The maximum contribution that can be made to 401(k) plans will increase next year, as will the maximum benefit that can be funded through defined benefit plans, the Internal Revenue Service announced Oct. 18.
Many questions remain unanswered about the Transitional Reinsurance Program, the Washington-based benefits lobbying group noted in a letter sent this month to the U.S. Department of Health and Human Services, which will enforce the program.
California Law Gives Transit Agencies Authority to Require Bay Area Employers to Offer Commuter Benefits
Under the measure, S.B. 1339, employers in nine Bay Area counties would have six months after the two agencies — the Metropolitan Transit Commission and the Bay Area Air Quality Management District — adopt such a mandate to offer the programs.
For employers, final regulatory guidance has yet to come in a number of areas, including whether employers will be assessed a penalty of $2,000 per full-time employee if they do not offer coverage to all full-time employees, and how much they will have to pay to fund a three-year health care reform law program that will partially reimburse health insurers writing policies for individuals with high health care costs.
In 2012, 65 percent of employers surveyed by Towers Watson & Co. offered an automatic enrollment feature, up from 57 percent in 2011 and 51 percent in 2010.
The average group health care plan cost per employee is projected to rise to $11,188 per employee next year, according to an analysis released Oct. 3 by Lincolnshire, Illinois-based Aon Hewitt.
Just 11 Fortune 100 companies offered a traditional defined benefit plan to new salaried employees as of June 30, down from 14 in 2011, 17 in 2010 and 19 in 2009.
The offer is being extended to those individuals who terminated employment prior to Jan. 1, 2012, but have not yet started to receive benefits.
The average funding level of pension plans sponsored by companies in the S&P 1500 rose to 73 percent in September, up from 72 percent in August and the record-low funded ratio of 70 percent set in July.
Retirement benefits will be provided through a defined contribution plan to new referees immediately and for all officials beginning in 2017.
South Dakota joins several other states, including Texas, whose governors said they will not set up the exchanges.
Archer Daniels Midland Co. has disclosed that it will offer between 7,000 and 7,500 former employees who are eligible for but not yet receiving monthly pension benefits the opportunity to convert their future annuities to a lump-sum benefit.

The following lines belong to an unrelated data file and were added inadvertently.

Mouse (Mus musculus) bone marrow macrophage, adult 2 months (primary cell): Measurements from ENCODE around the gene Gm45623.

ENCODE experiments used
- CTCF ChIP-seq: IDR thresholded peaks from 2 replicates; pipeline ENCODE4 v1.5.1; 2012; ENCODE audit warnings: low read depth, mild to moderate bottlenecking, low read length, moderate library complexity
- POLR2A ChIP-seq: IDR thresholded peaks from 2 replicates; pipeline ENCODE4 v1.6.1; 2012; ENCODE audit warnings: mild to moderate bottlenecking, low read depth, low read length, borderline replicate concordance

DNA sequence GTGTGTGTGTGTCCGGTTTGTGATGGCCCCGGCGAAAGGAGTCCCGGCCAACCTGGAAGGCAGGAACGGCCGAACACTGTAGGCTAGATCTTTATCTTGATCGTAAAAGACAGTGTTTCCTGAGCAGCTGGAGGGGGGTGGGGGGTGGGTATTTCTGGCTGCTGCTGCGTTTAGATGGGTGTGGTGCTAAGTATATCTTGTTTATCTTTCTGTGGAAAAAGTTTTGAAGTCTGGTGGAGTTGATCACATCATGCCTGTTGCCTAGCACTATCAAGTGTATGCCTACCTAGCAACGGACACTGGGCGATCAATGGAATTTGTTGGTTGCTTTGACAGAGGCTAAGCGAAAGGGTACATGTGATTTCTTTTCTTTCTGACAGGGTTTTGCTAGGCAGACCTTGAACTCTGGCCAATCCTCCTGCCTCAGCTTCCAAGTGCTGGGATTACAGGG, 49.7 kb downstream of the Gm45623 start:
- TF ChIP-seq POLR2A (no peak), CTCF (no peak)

For those covered by employer plans, spending on health care services increased by 4.6 percent to $4,547 per plan enrollee. By contrast, in 2010, costs rose an average of 3.8 percent, according to the Health Care Cost Institute, an independent Washington-based health research organization.
The increase for the Federal Employees Health Benefits Program is down from this year's 3.8 percent average increase and sharply lower than 2011, when premiums rose by an average of 7.3 percent.
Missouri lawmakers on Sept. 12 overrode Gov. Jay Nixon's veto of legislation that would allow employers and insurers to deny contraceptive coverage, setting the stage for yet another legal battle over contraceptive coverage.
Oklahoma City-based Hobby Lobby Stores, a privately held, self-described Christian-owned and -operated retail chain with more than 500 stores and 22,500 employees in 41 states, says it is the first non-Catholic owned business to challenge the HHS edict.
The survey of more than 2,000 employers found that the premium for family coverage rose an average of 4 percent, increasing to $15,745 this year.
Mitt Romney says that while he would seek to repeal the health care reform law if he were elected, he could keep the provision that bans health care plans from denying coverage of pre-existing medical conditions and perhaps even expand a provision that requires health care plans to provide coverage of employees' adult children up to age 26.
Defined benefit plans offered by the 100 U.S. employers with the largest pension programs were an average of 72.4 percent funded as of Aug. 31, up from 70.9 percent as of July 31, but sharply lower compared with the 78.7 percent funded ratio at the end of 2011.
During her speech, Kathleen Sebelius detailed what she said are some of the achievements of the Patient Protection and Affordable Care Act.
Under the Patient Protection and Affordable Care Act, employers are to be assessed $2,000 per full-time employee if they do not offer coverage to employees in 2014. Regulators have yet to issue definitive guidance on the penalty.
The first-year assessment paid by very large employers—those with at least 100,000 employees—will run into millions of dollars, for which employers will receive no direct benefit.
Eighty-eight percent of employers surveyed by Towers Watson & Co. said they have no plans to terminate coverage in 2014 or after for full-time employees, while 11 percent were not sure. Just 1 percent said they planned to terminate coverage for some employees.